Graphics Cards in the Future – What Should We Expect?
Graphics cards are those hardware parts that allow our desktop PCs, laptops and all other devices to interpret the visual information in a piece of software or video and display it in brilliant and sharp images. The more sophisticated the graphics card, the more realistic the images, and as current 3D graphics make everything look almost like the real thing (and sometimes even better), what should we expect for this technology in the future?
There are two major players in the graphics cards’ world – AMD and Nvidia. Both companies have been the leading innovators in this field for decades now, and their fame doesn’t seem to be fading; so this looks likely to remain the case for many more years to come. Of course, both are expected to release new products in 2013, but (much like with the iPhone ‘S’ trend) their newest creations are expected to be slightly better than the last and not in any way revolutionary.
And how can they come up with something revolutionary, as a graphics card is dependent on all other hardware components. A graphics card needs a fast processor to help it process the data, a good cooling system to keep it at normal temperature, a lot of RAM to use in the displaying of more complicated images and so on. As none of these are taking a significant leap into the future, neither can graphics cards. Because a computer is an integrated system of several components working together, and because it is true that a system is only as good and fast as its worse and slowest component, innovations have to be made in all areas in order for graphics cards to evolve significantly.
The biggest issue faced by graphics cards manufacturers is the size of the unit. It is determined by the size of the chips, i.e. on how small a piece of silicon you can fit all the necessary components. Until recently the standard was 40 nanometers, but that was thankfully changed to 28 nm. The next big thing in the field is expected to be a change to an even smaller size – 20nm. But we won’t be seeing that for at least a year more.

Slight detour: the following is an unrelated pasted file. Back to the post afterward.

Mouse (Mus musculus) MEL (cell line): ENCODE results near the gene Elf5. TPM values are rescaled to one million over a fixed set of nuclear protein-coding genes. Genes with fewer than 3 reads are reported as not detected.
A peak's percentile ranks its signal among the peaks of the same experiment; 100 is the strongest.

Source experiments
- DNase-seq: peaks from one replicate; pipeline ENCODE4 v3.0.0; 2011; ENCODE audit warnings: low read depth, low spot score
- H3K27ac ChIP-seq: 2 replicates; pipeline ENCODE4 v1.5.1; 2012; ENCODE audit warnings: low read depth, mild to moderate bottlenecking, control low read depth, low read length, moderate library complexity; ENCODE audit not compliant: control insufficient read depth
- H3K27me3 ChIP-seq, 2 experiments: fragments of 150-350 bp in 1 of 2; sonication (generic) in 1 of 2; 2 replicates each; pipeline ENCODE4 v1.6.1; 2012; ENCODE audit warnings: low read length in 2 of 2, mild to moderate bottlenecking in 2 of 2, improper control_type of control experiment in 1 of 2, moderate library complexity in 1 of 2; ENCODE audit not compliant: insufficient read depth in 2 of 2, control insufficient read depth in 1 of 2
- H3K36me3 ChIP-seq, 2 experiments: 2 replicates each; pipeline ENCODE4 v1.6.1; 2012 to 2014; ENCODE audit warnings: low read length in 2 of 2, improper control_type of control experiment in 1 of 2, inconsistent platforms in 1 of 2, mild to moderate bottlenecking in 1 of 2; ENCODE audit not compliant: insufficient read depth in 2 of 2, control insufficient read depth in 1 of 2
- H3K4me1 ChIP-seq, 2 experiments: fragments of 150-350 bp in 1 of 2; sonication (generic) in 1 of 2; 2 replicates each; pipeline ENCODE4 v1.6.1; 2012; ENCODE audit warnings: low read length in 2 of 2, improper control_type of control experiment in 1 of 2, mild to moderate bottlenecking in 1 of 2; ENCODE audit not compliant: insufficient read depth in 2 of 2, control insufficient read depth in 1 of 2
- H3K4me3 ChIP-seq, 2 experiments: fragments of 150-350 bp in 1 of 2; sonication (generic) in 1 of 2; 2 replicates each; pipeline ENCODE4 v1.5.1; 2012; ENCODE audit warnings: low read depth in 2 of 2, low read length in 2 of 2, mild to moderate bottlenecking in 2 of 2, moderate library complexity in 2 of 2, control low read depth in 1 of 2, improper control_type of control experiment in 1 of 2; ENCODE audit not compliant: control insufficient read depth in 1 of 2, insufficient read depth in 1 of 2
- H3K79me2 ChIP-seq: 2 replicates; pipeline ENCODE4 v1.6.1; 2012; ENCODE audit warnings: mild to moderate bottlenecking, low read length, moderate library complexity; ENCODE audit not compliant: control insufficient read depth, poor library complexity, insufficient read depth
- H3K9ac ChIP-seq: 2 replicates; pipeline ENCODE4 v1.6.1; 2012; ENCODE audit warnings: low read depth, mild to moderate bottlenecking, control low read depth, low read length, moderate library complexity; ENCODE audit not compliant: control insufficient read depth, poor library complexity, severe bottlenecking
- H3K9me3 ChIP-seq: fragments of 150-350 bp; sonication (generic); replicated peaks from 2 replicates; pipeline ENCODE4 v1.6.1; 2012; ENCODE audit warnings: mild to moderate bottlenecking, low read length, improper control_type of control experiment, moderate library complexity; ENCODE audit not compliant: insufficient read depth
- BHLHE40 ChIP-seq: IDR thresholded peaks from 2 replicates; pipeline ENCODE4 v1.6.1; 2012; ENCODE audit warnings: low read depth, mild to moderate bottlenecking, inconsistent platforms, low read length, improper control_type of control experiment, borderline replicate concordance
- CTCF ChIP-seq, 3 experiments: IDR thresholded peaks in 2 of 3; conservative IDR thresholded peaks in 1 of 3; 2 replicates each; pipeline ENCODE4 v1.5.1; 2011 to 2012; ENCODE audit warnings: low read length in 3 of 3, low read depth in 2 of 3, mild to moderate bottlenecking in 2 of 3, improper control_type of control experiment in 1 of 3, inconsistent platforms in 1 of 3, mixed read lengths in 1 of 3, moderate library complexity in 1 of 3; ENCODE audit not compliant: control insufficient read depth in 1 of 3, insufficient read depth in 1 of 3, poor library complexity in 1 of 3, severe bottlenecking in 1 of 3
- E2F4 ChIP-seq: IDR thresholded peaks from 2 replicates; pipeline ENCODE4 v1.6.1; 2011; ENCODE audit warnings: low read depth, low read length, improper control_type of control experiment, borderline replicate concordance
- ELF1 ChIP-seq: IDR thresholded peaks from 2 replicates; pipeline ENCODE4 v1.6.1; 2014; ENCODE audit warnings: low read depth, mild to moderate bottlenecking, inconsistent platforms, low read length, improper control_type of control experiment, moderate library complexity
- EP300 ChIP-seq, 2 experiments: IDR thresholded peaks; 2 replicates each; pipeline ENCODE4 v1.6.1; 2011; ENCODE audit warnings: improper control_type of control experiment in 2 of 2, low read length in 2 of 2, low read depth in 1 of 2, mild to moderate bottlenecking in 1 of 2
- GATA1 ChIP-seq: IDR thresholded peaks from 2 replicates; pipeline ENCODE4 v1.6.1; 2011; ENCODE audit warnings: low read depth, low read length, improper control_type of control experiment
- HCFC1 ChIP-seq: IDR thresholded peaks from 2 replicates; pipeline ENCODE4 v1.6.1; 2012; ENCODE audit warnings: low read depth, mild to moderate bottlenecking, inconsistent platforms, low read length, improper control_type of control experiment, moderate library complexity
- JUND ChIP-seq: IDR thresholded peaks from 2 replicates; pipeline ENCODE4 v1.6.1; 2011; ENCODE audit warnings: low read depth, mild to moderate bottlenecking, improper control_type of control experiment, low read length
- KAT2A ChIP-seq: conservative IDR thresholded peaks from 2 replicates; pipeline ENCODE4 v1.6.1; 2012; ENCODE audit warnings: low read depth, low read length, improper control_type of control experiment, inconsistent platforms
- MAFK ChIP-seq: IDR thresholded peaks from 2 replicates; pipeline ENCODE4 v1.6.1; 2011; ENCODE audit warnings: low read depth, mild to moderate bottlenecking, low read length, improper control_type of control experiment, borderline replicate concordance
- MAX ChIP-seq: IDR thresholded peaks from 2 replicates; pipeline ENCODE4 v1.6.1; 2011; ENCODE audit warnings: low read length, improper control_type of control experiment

By making the unit smaller, the manufacturers allow the graphics card to perform better, but consume fewer resources. In other terms, it is a way for graphics card developers to better their products without waiting for processor, RAM and other manufacturers to catch up. Tech geeks can only hope that this technology will leave its research and development stage and enter the manufacturing one sooner rather than later, because it seems that video game developers are making games for cards that don’t yet exist.
Another aspect of the graphics cards’ future that should be mentioned is the price. These small yet crucial units have always been quite steep and anyone who wants the newest and best has to dig deep in their pockets to get it. Whether graphics cards will become more affordable over time is very questionable – no advances are currently being made towards using simpler materials which are the biggest price-forming factor.
Technology has always managed to surprise us. There are some Sci-Fi ideas we thought we would never see in our lifetimes, but are already a reality today. So we probably can’t actually imagine what the future of graphics cards looks like – all we can do is speculate and hope.
Rita Rova is the resident technology writer for voucher website, LoveMyVouchers.co.uk, where the latest technology deals are listed from top online stores serving the UK.